Her name is Loihi and she is located 28 kilometers off the southeast coast of the Big Island of Hawaii at a depth of 969 meters at latitude 18.92 N and longitude 155.25 W. She rises 10,100 feet above the ocean floor to within 3,100 feet of the Pacific Ocean surface. No, she’s not a sunken ship of treasure or any other man-made object.
She is the newest of the Hawaiian Islands building toward the surface and her birth has been documented by earthquake swarms, visual studies in submersibles in the mid-1990’s. The submarine volcano is located in the waters off Kalapana on the southeast coast of the island of Hawaii.
Loihi shares a huge volcanic hot spot with its larger active siblings Mauna Loa and Kilauea on the Big Island of Hawaii. The dating of the past volcanic activity on the Big Island of Hawaii has also supported the hot spot hypothesis. Kohala, at the northwestern corner of the island, in the general vicinity of the Hapuna Beach and Mauna Kea Beach hotels is the oldest. The second oldest is Mauna Kea, which last erupted about 3,000 years ago followed by Hualalai, which has had only one historic eruption and lastly, both Mauna Loa and Kilauea have been vigorously and repeatedly active in historic times with Kilauea believed to be the youngest.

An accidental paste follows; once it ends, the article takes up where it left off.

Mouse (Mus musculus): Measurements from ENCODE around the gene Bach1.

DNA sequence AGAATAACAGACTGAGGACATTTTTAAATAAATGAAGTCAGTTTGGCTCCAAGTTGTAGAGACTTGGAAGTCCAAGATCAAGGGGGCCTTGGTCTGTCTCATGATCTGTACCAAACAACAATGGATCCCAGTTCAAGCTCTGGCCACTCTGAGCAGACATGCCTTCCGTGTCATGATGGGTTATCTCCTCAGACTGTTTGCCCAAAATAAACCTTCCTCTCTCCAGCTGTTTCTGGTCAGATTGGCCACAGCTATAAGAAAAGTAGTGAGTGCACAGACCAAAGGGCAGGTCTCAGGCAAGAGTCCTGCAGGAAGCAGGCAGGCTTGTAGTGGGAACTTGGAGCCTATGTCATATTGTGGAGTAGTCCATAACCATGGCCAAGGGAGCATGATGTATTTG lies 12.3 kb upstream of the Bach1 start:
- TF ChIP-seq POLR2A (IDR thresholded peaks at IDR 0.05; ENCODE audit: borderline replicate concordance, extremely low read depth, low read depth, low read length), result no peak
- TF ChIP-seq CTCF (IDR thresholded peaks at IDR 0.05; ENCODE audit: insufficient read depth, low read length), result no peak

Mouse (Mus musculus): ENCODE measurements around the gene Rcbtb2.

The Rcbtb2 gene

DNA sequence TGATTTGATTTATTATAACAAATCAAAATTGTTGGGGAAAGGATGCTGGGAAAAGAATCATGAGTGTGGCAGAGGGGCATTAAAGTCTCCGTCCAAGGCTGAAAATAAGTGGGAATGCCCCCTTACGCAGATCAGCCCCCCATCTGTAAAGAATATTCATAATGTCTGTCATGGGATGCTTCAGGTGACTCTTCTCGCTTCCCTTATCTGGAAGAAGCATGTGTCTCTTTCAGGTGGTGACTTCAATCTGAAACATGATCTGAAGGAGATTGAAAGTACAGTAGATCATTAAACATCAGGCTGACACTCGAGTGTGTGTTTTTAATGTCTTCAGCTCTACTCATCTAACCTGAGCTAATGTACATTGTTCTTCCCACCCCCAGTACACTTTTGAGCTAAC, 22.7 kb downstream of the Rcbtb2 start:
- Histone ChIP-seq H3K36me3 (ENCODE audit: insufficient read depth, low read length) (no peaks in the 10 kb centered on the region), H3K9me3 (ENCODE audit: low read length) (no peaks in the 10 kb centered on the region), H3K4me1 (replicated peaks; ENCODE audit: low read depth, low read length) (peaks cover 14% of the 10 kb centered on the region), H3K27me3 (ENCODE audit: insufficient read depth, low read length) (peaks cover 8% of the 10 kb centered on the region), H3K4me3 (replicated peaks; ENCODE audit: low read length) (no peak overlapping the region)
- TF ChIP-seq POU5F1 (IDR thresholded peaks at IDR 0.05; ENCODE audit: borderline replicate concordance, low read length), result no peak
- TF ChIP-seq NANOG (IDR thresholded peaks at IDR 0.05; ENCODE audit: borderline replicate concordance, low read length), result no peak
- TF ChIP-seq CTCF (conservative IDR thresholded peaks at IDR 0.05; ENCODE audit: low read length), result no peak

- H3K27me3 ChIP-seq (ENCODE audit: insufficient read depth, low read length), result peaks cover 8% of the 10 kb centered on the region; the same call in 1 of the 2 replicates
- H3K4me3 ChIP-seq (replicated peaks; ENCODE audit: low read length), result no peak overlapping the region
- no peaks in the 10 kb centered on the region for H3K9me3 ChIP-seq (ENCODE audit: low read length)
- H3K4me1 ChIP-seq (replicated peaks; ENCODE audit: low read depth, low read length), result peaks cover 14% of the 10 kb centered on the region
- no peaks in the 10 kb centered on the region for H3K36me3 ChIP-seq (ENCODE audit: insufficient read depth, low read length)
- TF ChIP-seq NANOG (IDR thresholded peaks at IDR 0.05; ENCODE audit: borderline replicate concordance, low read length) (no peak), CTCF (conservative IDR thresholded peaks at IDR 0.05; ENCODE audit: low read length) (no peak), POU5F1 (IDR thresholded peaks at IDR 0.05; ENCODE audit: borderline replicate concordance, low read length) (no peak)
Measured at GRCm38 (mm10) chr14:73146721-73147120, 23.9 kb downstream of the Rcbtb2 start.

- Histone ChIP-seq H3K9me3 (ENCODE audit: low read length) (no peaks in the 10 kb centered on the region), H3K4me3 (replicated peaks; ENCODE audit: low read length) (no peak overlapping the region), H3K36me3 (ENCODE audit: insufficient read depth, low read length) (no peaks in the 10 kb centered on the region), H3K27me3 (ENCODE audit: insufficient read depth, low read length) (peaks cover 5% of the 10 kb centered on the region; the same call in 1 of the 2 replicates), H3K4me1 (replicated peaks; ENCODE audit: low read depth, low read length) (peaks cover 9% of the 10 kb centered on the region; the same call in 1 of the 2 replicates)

The size of the Hawaiian hot spot is not precisely known, but it presumably is large enough to encompass the currently active volcanoes of Mauna Loa, Kilauea, Loihi, and, possibly, also Hualalai and Haleakala. It has been estimated to be about 200 miles across with narrow vertical passageways that feed the molten lava to the surface or into long narrow lava tubes near the surface.
Loihi is still an island being held in the womb of mother earth. She is expected to break the surface of the ocean in another thousand years.